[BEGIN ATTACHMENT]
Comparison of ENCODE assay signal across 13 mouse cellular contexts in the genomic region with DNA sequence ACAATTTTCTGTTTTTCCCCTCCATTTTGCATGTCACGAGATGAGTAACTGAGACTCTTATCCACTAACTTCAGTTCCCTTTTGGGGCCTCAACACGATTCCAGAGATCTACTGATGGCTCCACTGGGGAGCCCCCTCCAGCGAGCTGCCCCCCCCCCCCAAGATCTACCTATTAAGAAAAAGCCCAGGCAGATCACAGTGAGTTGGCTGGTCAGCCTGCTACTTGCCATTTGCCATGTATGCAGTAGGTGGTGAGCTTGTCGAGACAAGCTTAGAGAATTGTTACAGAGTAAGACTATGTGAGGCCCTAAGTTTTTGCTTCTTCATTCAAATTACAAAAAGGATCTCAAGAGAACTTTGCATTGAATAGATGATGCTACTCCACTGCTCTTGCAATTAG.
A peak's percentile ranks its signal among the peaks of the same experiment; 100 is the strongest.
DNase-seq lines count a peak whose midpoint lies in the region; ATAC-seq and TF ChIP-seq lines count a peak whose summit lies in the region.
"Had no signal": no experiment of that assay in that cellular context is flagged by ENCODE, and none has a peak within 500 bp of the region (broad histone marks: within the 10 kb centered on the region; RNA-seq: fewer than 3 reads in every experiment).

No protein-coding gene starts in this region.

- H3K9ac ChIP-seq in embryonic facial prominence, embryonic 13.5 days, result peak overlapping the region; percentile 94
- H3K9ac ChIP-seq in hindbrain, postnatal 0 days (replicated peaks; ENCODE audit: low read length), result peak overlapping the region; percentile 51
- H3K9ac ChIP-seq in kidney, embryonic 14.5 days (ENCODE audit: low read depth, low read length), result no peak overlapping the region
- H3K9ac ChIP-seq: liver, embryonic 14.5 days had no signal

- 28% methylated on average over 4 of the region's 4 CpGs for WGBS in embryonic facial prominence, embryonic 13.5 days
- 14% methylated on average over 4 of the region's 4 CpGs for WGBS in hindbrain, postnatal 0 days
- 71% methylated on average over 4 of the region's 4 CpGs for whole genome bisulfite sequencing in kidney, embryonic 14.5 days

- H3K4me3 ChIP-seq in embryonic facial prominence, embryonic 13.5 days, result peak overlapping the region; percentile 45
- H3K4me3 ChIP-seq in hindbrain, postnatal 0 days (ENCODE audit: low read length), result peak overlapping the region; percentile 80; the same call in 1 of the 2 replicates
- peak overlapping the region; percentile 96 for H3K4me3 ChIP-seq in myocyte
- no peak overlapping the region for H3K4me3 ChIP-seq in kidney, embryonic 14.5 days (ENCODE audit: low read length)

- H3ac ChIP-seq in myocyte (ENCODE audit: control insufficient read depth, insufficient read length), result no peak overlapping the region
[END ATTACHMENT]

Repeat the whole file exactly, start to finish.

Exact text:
Comparison of ENCODE assay signal across 13 mouse cellular contexts in the genomic region with DNA sequence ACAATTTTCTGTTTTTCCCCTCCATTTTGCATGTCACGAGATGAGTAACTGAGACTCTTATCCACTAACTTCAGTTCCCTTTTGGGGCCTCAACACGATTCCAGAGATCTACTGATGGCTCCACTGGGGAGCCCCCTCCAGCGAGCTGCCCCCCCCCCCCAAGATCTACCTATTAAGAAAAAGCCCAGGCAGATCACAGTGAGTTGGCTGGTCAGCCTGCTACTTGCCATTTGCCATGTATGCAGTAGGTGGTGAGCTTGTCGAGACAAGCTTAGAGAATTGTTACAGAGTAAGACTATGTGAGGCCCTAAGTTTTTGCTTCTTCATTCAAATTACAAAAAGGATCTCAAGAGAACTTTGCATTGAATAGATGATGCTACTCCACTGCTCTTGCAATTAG.
A peak's percentile ranks its signal among the peaks of the same experiment; 100 is the strongest.
DNase-seq lines count a peak whose midpoint lies in the region; ATAC-seq and TF ChIP-seq lines count a peak whose summit lies in the region.
"Had no signal": no experiment of that assay in that cellular context is flagged by ENCODE, and none has a peak within 500 bp of the region (broad histone marks: within the 10 kb centered on the region; RNA-seq: fewer than 3 reads in every experiment).

No protein-coding gene starts in this region.

- H3K9ac ChIP-seq in embryonic facial prominence, embryonic 13.5 days, result peak overlapping the region; percentile 94
- H3K9ac ChIP-seq in hindbrain, postnatal 0 days (replicated peaks; ENCODE audit: low read length), result peak overlapping the region; percentile 51
- H3K9ac ChIP-seq in kidney, embryonic 14.5 days (ENCODE audit: low read depth, low read length), result no peak overlapping the region
- H3K9ac ChIP-seq: liver, embryonic 14.5 days had no signal

- 28% methylated on average over 4 of the region's 4 CpGs for WGBS in embryonic facial prominence, embryonic 13.5 days
- 14% methylated on average over 4 of the region's 4 CpGs for WGBS in hindbrain, postnatal 0 days
- 71% methylated on average over 4 of the region's 4 CpGs for whole genome bisulfite sequencing in kidney, embryonic 14.5 days

- H3K4me3 ChIP-seq in embryonic facial prominence, embryonic 13.5 days, result peak overlapping the region; percentile 45
- H3K4me3 ChIP-seq in hindbrain, postnatal 0 days (ENCODE audit: low read length), result peak overlapping the region; percentile 80; the same call in 1 of the 2 replicates
- peak overlapping the region; percentile 96 for H3K4me3 ChIP-seq in myocyte
- no peak overlapping the region for H3K4me3 ChIP-seq in kidney, embryonic 14.5 days (ENCODE audit: low read length)

- H3ac ChIP-seq in myocyte (ENCODE audit: control insufficient read depth, insufficient read length), result no peak overlapping the region